Now, renewable energy is gaining attention as something that will fulfill a major role in achieving the Sustainable Development Goals (SDGs). Environmental policy scholar and RENOVA external director Norichika Kanie spoke with RENOVA CEO Yosuke Kiminami about the current situation surrounding the SDGs, and how they relate to renewable energy.
This agenda includes an action plan for ensuring prosperity for humanity and the planet which lists declarations and goals, referred to as the Sustainable Development Goals (SDGs), consisting of 17 goals and 169 individual targets.
How about you, Mr. Kiminami? Was there some event or turning point that made you take an interest in environmental issues?
I grew up in a town in the foothills of Mount Rokko, near Kobe. This was during the 1970s and 80s, at the peak of developments where mountain areas were being carved up for use as residential districts, and the soil was being used for coastal land reclamation.
Red tide occurred due to the impact of the nearby steelworks, and I was once told by an adult at a nearby fishing spot that I should not eat the fish that I caught there. I began to develop doubts in my young mind as to why these kinds of things were happening. As an extension of that, I began to think about the global environment. In 1993, I enrolled in the Faculty of Integrated Human Studies at Kyoto University, and began to study a wide range of environmental topics.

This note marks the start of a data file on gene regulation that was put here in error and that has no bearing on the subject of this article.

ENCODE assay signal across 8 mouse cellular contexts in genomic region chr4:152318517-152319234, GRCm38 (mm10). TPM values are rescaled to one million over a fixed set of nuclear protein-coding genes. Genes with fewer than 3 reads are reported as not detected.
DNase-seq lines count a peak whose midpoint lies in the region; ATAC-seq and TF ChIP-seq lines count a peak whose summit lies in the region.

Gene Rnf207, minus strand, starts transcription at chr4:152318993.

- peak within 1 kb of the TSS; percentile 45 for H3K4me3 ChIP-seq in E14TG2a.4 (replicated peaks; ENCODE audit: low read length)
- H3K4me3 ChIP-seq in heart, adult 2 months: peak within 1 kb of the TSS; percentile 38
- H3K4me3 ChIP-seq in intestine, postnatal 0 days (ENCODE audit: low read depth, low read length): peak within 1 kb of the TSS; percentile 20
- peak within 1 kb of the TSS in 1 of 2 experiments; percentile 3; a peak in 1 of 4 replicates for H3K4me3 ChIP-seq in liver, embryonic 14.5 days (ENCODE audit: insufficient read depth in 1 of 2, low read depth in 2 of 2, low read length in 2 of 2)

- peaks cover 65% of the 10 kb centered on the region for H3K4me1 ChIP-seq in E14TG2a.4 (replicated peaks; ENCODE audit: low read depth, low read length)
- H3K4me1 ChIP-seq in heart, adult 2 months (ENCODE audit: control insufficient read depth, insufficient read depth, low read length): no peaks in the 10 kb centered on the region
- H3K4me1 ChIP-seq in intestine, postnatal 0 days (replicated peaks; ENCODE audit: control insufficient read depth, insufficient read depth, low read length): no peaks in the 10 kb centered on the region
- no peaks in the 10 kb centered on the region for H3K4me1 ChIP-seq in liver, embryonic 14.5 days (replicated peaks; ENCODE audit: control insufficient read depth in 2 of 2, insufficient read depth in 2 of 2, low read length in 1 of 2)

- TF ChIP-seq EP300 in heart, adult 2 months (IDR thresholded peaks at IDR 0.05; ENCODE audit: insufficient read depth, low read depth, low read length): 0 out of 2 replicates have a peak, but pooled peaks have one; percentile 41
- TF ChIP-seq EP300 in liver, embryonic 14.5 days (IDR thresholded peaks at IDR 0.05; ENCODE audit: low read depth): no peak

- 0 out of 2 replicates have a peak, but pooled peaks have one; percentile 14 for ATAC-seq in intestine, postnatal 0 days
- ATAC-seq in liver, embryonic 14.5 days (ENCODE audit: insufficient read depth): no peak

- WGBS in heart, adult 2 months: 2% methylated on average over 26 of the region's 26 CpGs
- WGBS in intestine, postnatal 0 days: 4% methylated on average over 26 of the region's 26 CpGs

I think the reason why the SDGs have spread so steadily is that they approach a diverse range of topics which are connected with social issues and the economy—including the environment, workstyle reforms and promoting active roles for women—in a unified manner. In the past, when we talked about environmental issues, people with a strong interest in the environment would get excited, but those in the economic world tended to shy away. But with the creation of the SDGs we have begun to handle environmental issues comprehensively together with economic and human rights-related issues, and this situation has changed dramatically. The Japanese Business Federation (Keidanren) has started to put up posters promoting the SDGs and hold press conferences, while top-level management figures at companies have begun to wear SDGs pin badges. We have started to see things that we had never seen before.
Another area in particular into which we are investing our energies is coexisting with local communities. In terms of the SDGs, I think this fits in with Goal 9 (Industry, Innovation and Infrastructure) and Goal 11 (Sustainable Cities and Communities). The majority of communities in Japan are struggling with declining birthrates and ageing and shrinking populations. If nothing is done, these communities will steadily continue to decline. People are desperately searching for ways to slow down this process, mostly just by trial and error. At the same time, there is growing momentum towards promoting the use of renewable energy. It has now become possible to generate profits by converting natural resources which are abundantly available in these communities—the light of the sun and the wind blowing over the ocean—into useable energy.
by 10 million tons* by 2030.